While the US media has not yet paid much attention to the story, international sources are buzzing with concern over accusations made to the United Nations that US forces were involved in the execution-style killing of a group of Afghan students in the village of Ghazi Khan in the Kunar province of Eastern Afghanistan. President Hamid Karzai has initiated an investigation of the attack which took place last Sunday.
The details from various sources are contradictory, but it appears that in response to reports of an al Qaeda cell in Ghazi Khan which was manufacturing and deploying IEDs in the area, a joint force of US and Afghan forces were taken by helicopter to the village at night. They infiltrated the village and located a house where two teachers and eight students between the ages of 10 and 15 were gathered. They entered the house and shot the two teachers, then handcuffed the students and then either shot them in the building and took the bodies outside or took them outside and shot them there.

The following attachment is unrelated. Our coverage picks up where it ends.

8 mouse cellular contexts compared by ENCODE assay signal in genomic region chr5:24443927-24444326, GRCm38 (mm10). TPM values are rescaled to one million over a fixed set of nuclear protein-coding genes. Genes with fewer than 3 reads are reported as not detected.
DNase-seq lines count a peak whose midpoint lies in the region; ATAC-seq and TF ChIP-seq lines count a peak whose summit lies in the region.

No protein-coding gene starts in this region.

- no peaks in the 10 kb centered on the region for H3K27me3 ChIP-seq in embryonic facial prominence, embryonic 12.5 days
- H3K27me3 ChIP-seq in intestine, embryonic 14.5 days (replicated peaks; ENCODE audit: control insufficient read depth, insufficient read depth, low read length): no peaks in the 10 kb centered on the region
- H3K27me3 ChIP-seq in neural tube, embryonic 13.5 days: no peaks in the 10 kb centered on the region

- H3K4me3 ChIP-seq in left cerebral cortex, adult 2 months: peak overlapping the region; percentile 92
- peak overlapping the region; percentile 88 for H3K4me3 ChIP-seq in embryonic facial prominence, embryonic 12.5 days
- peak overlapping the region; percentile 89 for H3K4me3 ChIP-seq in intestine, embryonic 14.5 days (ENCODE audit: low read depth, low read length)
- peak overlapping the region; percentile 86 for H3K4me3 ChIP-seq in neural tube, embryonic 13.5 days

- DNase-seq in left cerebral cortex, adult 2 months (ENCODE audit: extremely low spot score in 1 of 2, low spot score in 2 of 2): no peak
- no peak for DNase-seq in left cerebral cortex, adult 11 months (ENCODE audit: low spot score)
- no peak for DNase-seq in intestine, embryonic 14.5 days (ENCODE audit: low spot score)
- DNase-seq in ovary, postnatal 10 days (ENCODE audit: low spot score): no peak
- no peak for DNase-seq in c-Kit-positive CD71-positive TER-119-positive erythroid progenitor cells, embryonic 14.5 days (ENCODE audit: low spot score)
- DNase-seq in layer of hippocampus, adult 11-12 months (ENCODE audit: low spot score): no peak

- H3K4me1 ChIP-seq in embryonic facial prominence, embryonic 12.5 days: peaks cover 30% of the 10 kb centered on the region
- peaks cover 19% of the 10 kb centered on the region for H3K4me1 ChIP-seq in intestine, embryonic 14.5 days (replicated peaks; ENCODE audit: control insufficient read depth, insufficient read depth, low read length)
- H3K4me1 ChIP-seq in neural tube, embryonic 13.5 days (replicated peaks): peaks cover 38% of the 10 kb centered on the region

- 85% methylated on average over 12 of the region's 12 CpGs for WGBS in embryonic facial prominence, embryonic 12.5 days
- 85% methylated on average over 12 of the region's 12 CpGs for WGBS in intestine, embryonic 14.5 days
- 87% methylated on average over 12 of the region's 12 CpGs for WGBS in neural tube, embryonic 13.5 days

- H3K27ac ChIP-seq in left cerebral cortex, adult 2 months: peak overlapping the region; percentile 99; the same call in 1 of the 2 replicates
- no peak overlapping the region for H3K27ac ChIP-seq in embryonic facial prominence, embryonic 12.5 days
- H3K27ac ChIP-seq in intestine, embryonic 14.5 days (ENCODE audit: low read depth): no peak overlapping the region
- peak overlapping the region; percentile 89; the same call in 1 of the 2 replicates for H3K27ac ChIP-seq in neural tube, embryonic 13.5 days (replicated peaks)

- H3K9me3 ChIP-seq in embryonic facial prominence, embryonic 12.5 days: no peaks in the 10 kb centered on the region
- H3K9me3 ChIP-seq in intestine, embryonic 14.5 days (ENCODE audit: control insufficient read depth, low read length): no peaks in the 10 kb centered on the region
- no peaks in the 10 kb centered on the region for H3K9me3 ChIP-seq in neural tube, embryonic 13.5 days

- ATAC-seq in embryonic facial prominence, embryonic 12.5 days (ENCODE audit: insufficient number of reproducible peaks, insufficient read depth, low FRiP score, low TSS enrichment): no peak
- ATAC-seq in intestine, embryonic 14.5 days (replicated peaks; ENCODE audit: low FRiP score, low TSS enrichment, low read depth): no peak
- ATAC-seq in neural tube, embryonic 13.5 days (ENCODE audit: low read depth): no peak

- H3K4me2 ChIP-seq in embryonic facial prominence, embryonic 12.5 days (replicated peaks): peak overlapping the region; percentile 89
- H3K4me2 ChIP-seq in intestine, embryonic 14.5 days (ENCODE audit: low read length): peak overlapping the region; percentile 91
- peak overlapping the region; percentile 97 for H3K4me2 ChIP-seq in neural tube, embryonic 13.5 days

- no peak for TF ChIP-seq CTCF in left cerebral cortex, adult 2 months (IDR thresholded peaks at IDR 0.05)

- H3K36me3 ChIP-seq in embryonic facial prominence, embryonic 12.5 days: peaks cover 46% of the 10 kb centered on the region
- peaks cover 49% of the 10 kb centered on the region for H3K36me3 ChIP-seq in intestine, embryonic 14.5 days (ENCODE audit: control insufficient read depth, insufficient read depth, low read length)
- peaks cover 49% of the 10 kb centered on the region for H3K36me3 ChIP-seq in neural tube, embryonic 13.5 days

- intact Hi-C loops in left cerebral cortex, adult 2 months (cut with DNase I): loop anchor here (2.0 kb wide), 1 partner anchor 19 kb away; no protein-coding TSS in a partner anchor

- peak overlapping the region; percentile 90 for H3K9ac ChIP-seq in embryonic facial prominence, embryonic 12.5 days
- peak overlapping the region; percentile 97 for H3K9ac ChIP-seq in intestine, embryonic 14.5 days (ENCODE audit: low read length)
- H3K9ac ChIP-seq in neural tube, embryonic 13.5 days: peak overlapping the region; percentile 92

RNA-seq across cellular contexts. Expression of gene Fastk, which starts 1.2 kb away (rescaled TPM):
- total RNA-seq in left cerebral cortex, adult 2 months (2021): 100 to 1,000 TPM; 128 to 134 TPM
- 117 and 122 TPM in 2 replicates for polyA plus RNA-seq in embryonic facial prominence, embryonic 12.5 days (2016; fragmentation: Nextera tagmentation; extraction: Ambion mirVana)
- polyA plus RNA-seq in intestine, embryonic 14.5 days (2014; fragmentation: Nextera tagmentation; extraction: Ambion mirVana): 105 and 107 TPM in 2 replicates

Important details of the story are unclear. Some reports describe the students as children, but photographs of the victims suggest that they were at least in their mid-teens and possibly older, and it is certainly not unprecedented for teenagers to be involved in terrorism and guerrilla warfare. Also not answered is the question of whether IED materials were found in the house which was raided. There are also questions about whether the forces involved were primarily Americans or Afghan soldiers, and exactly who was responsible for the killings.
The most serious concern about this incident is not the age of the civilians killed, but the fact that they seem to have been effectively executed after they had been subdued, which is a clear violation of US military protocol and the Geneva Convention. Also at issue is the general rise in civilian casualties in Iraq and accusations that US forces may be engaging in reprisals for the deaths of seven CIA operatives in a suicide bombing last week.
Further investigation is called for, and not just from the Afghan government and the United Nations. The US government and media should take a proactive role in getting to the bottom of these events and making the results of the investigation public.Powered by Sidelines